The session started with a review of Friedman’s lecture at MIT
Thomas Friedman – The World is Flat (VIDEO)
The World is Flat (May 2005) – http://video.mit.edu/watch/the-world-is-flat-9145/
The review concluded that Friedman’s analysis has merit but there is perhaps over emphasis on technology as a causal agent. The fact that world is becoming flatter cannot simply be defined by the advent of technology& internet but sociological, legal, cultural & political changes are also equally important.
Friedman is rather trying to dramatize the situation by invoking fear of kids losing jobs to Indian & Chinese kids while you were sleeping… This rhetoric of fear is perhaps the biggest fault in his analysis. The target audience for him is Western and particularly American public but then he is guilty of narrow outlook and that too for concept which needs a global perspective.
The session then took up the critique of Friedman’s theory from Aronico Ramdoo. The critique is pretty damning in nature and even accuses Friedman of misinformation which I don’t think is correct.
Critique of Friedman
One interesting critique of Friedman’s thesis:
Next the readings for the session were discussed
Lepore – Disruption
Lepore theory of disruption has the same tone as Friedman for its rhetorical nature and invocation of fear as the basis for the argument. “The idea of innovation is the idea of progress stripped of the aspirations of the Enlightenment, scrubbed clean of the horrors of the twentieth century, and relieved of its critics. Disruptive innovation goes further, holding out the hope of salvation against the very damnation it describes: disrupt, and you will be saved.”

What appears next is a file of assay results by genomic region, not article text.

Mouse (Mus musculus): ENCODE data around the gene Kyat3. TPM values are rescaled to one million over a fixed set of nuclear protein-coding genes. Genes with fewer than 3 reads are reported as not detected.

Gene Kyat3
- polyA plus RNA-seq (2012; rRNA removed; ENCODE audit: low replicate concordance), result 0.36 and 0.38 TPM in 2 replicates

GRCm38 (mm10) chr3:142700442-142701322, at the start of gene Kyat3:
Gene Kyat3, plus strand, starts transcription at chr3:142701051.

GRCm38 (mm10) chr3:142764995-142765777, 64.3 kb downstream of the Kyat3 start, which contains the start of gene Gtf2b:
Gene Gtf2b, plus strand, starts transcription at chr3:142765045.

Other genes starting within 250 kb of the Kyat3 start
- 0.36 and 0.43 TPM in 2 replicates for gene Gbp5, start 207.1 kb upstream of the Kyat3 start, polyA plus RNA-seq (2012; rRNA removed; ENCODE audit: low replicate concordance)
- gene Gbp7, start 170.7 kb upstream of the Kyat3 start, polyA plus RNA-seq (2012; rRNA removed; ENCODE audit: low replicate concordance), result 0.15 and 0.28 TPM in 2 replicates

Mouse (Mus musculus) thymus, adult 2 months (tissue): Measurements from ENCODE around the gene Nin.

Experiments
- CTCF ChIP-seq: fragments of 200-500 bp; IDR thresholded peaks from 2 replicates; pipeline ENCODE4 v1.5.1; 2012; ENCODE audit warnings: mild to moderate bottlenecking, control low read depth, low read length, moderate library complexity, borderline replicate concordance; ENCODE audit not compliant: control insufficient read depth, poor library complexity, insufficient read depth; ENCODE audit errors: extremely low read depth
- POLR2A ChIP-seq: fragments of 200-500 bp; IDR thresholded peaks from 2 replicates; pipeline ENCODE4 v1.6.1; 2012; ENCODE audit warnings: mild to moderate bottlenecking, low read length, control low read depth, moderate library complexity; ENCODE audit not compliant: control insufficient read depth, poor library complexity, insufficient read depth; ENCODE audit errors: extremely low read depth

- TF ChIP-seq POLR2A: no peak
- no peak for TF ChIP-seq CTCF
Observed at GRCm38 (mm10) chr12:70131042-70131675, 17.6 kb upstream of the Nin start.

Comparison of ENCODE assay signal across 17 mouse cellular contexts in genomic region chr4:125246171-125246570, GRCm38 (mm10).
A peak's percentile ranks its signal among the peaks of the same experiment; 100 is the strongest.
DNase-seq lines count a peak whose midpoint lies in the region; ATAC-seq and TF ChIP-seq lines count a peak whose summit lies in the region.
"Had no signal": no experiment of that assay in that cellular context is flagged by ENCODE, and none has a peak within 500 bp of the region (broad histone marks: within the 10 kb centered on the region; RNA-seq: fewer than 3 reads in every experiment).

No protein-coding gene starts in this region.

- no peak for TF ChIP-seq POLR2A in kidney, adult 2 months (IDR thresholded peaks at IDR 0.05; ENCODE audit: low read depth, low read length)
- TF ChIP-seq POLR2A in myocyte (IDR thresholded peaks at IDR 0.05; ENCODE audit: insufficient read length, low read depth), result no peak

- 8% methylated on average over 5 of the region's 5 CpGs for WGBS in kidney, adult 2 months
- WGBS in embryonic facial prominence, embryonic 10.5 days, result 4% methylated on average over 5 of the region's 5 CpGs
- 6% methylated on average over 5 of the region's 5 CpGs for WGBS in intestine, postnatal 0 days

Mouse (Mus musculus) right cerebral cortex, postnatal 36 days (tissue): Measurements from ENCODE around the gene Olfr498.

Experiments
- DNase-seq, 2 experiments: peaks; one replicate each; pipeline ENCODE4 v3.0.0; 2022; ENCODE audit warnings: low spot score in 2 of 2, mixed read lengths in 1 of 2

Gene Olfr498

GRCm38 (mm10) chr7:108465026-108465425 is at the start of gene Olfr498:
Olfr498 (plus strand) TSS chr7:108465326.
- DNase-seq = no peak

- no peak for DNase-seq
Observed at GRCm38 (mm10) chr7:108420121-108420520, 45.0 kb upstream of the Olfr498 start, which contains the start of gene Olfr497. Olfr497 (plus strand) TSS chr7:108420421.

Lepore – The disruption machine.pdf (486.516 KB)
Lepore, J. (2014). The disruption machine: what the gospel of innovation gets wrong. The New Yorker.
Winter & Taylor
The Winter and Taylor’s analysis of industrial & post-industrial society was discussed. It was accepted as a thorough analysis with a historical perspective. The concept of technological determinism was discussed from both the angles i.e. arguments in favour & against.
Winter, S. J. and S. L. Taylor (1996). “The role of IT in the transformation of work: a comparison of post-industrial, industrial, and proto-industrial organization.” Information Systems Research 7(1): 5-21
Next Shalizi blog was discussed which revolved around the points raised in Beniger’s book on The Control Revolution. Shalize’s contention was that information age started not with the advent of machines but with the introduction of information processes and procedures.
Shalizi, C. R. (1997). “The Information Society and the Information Economy.” from http://bactra.org/notebooks/information-society.html
Introna & Tiow
Then lastly Introna’s paper of Virtual organisation was discussed. The definition of virtual organisation appeared to be contentious. The notion that virtual organisation is temporary was unpalatable but it was decided not to hang up on definition per se.
The ‘virtual’ has almost become now a metaphor for technology. The concept of virtual memory, virtual computer, virtual reality connotes IT with capability to provide more with less and giving an illusion to exist at any time & place.
The elements of virtual organisation was discussed like Strategic Alliance, Core Comptence, Trust & Organisational restructuring.
The critique was discussed in particular detail, three three areas critiqued in the article were discussed
- Trust & Conflict
- Wholes & Parts
- Knowledge & Language
This module is focussed on the 3rd point and concept of knowledge & language will be reviewed in detail in this course. Wittgenstein’s notion that language is always situated was discussed in detail. The concept of codification of knowledge appears to be related to indexation of language as postulated by Wittgenstein.
Introna_and_Tiow__Virtual_Org.pdf (1.244 MB)
Introna, L. D. and Tiow, B. L. (1997), “Thinking about virtual organisations and the future”, in 5th European Conference on Information Systems, Vol. 2 (Eds, Galliers, R., Murphy, C., Hansen, H. R., O’Callaghan, R., Carlsson, S. and Loebbecke, C.) Cork Publishing, Cork.